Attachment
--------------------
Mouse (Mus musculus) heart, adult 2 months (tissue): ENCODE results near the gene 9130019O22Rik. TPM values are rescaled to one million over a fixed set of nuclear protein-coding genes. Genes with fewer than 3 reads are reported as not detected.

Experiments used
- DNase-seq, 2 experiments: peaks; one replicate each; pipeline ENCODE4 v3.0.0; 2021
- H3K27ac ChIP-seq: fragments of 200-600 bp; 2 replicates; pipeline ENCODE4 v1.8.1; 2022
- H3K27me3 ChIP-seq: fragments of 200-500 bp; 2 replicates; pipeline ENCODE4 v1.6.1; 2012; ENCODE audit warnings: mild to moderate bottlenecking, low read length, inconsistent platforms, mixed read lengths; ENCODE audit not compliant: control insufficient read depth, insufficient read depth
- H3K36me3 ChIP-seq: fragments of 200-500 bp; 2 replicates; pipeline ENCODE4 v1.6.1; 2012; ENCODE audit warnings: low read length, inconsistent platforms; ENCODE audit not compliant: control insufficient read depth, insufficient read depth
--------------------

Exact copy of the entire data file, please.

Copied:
Mouse (Mus musculus) heart, adult 2 months (tissue): ENCODE results near the gene 9130019O22Rik. TPM values are rescaled to one million over a fixed set of nuclear protein-coding genes. Genes with fewer than 3 reads are reported as not detected.

Experiments used
- DNase-seq, 2 experiments: peaks; one replicate each; pipeline ENCODE4 v3.0.0; 2021
- H3K27ac ChIP-seq: fragments of 200-600 bp; 2 replicates; pipeline ENCODE4 v1.8.1; 2022
- H3K27me3 ChIP-seq: fragments of 200-500 bp; 2 replicates; pipeline ENCODE4 v1.6.1; 2012; ENCODE audit warnings: mild to moderate bottlenecking, low read length, inconsistent platforms, mixed read lengths; ENCODE audit not compliant: control insufficient read depth, insufficient read depth
- H3K36me3 ChIP-seq: fragments of 200-500 bp; 2 replicates; pipeline ENCODE4 v1.6.1; 2012; ENCODE audit warnings: low read length, inconsistent platforms; ENCODE audit not compliant: control insufficient read depth, insufficient read depth